Sep 26

“Indignation”: College Guy Meets Troubled Gal

James Schamus‘s new Indignation is a film adaptation of author Philip Roth’s 2008 novel. And David Edelstein‘s review title, “Indignation Is the Best Philip Roth Film Adaptation By a Mile,” is a sentiment echoed in various ways by other critics as well.

The plot summary on Rotten Tomatoes: “…Indignation takes place in 1951, as Marcus Messner (Logan Lerman), a brilliant working class Jewish boy from Newark, New Jersey, travels on scholarship to a small, conservative college in Ohio, thus exempting him from being drafted into the Korean War. But once there, Marcus’s growing infatuation with his beautiful classmate Olivia Hutton (Sarah Gadon), and his clashes with the college’s imposing Dean, Hawes Caudwell (Tracy Letts), put his and his family’s best laid plans to the ultimate test.”

Some family background, per David Rooney, Hollywood Reporter: “Back in Newark, funerals for local boys are fueling the spiraling anxieties of Marcus’ father, Max (Danny Burstein). ‘The tiniest mistake can have consequences,’ he says, fearing that his straight-A student son will be led astray in pool halls and gambling dens. Max’s paranoia is scaring his levelheaded wife Esther (Linda Emond) and pushing Marcus away.”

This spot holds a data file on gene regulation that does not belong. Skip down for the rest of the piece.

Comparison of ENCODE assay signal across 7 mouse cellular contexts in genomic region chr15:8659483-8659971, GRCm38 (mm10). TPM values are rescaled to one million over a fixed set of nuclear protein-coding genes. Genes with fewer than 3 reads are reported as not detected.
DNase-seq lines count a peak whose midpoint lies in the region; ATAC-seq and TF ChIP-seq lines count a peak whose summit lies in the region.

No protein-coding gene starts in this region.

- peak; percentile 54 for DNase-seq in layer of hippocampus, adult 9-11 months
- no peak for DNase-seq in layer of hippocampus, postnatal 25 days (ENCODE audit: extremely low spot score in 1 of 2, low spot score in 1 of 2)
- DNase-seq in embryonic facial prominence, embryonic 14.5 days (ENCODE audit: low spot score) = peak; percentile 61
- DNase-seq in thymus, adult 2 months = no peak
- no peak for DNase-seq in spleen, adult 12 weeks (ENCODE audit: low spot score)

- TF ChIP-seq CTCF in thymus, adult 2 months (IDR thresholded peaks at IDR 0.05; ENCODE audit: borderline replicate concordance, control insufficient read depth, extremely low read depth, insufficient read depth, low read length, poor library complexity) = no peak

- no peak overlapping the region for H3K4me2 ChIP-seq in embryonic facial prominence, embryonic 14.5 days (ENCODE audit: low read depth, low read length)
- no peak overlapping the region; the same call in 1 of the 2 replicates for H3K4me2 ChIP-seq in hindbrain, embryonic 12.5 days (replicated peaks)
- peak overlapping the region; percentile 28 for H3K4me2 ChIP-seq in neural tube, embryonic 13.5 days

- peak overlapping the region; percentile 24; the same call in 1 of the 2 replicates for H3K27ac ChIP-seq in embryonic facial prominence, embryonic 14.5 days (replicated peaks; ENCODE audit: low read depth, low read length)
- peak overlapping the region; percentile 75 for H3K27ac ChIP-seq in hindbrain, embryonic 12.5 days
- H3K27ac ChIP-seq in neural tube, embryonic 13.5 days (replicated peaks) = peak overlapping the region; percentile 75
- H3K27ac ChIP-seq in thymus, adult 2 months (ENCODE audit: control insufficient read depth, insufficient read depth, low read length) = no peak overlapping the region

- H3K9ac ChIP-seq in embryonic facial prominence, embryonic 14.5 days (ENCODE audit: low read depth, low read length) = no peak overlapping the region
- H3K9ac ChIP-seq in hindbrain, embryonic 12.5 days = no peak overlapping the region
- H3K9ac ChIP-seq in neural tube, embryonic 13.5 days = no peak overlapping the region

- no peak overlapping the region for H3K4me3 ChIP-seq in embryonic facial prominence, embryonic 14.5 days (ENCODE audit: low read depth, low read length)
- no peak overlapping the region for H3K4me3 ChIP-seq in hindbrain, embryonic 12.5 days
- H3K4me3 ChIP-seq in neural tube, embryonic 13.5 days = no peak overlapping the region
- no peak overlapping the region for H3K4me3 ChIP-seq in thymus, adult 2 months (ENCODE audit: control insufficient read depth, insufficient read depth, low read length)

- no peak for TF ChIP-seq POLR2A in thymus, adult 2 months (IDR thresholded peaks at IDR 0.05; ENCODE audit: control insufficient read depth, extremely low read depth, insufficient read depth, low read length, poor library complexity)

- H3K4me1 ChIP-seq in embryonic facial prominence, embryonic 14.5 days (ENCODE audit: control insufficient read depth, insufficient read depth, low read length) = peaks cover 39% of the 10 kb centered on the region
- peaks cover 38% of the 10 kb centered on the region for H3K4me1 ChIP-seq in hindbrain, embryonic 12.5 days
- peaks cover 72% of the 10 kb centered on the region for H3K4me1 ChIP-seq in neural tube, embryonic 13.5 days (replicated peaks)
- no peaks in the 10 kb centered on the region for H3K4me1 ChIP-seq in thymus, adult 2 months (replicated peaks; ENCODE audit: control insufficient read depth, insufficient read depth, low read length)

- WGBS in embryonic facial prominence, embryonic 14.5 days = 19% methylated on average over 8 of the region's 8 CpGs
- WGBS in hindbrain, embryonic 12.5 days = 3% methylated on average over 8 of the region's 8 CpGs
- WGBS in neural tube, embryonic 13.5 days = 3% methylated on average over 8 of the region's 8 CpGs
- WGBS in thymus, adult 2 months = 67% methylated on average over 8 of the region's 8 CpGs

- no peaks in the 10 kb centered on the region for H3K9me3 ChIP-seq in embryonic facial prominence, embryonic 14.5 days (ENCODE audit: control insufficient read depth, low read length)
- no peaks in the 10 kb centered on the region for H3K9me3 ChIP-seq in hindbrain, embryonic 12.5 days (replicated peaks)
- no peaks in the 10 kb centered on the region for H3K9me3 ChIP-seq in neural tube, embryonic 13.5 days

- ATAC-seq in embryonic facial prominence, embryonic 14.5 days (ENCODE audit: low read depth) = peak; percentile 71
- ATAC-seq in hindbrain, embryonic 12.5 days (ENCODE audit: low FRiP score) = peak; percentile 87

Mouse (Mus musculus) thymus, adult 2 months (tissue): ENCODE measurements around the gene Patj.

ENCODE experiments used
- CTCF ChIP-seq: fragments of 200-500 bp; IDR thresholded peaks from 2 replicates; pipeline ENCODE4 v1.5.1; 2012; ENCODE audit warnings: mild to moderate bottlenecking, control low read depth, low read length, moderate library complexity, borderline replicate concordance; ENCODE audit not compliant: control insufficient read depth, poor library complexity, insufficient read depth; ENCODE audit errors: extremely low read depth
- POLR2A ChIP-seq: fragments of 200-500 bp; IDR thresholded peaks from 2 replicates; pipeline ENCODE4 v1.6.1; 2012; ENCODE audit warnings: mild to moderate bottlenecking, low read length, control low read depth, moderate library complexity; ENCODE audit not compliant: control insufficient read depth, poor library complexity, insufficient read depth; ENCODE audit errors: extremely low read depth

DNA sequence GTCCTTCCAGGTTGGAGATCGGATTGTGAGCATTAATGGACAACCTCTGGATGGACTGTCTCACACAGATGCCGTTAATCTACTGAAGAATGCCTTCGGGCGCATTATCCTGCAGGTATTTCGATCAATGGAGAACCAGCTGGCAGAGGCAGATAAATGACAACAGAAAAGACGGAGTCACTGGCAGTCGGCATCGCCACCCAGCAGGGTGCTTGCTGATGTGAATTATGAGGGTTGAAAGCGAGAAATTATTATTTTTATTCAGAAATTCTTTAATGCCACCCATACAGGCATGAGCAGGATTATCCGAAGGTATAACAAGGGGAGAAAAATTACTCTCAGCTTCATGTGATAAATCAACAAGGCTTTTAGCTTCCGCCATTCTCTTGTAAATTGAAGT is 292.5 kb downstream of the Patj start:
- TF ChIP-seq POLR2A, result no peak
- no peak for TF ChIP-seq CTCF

Sexually inexperienced, Marcus is at first conflicted about his attraction to the more open and emotionally fragile Olivia. Stephen Holden, New York Times:

After a separation, they warily reconnect, and Olivia, who has scars on her wrist, confesses to Marcus that she had a breakdown and attempted suicide. In Ms. Gadon’s sensitive performance, you can feel the vulnerability just beneath the surface of her apparent poise. Marcus isn’t worldly enough to understand fully the implications of her instability. But when Esther visits and meets Olivia, she immediately notices and pleads with her son to discontinue the relationship.

Kenneth Turan, Los Angeles Times: “Very much a character-driven film, ‘Indignation’ focuses on its young protagonists as they movingly attempt to determine who they are both as individuals and as a possible couple.”

The movie’s 15-minute “grueling centerpiece,” according to Edelstein (Vulture) (and others), is the one “in which Marcus is summoned to meet Dean Caudwell [Tracy Letts] and finds himself literally — and, folks, I’m not misusing that word — fighting to hold his insides together…Caudwell is the embodiment of right-wing, Christian authority and its penchant for hypocrisy (the charge against Marcus is a refusal to compromise), and Marcus’s attempts to assert religious and philosophical independence only tighten his own noose. Caudwell leaves Marcus in ruins while barely raising his voice.”

You can see the trailer below:

Selected Reviews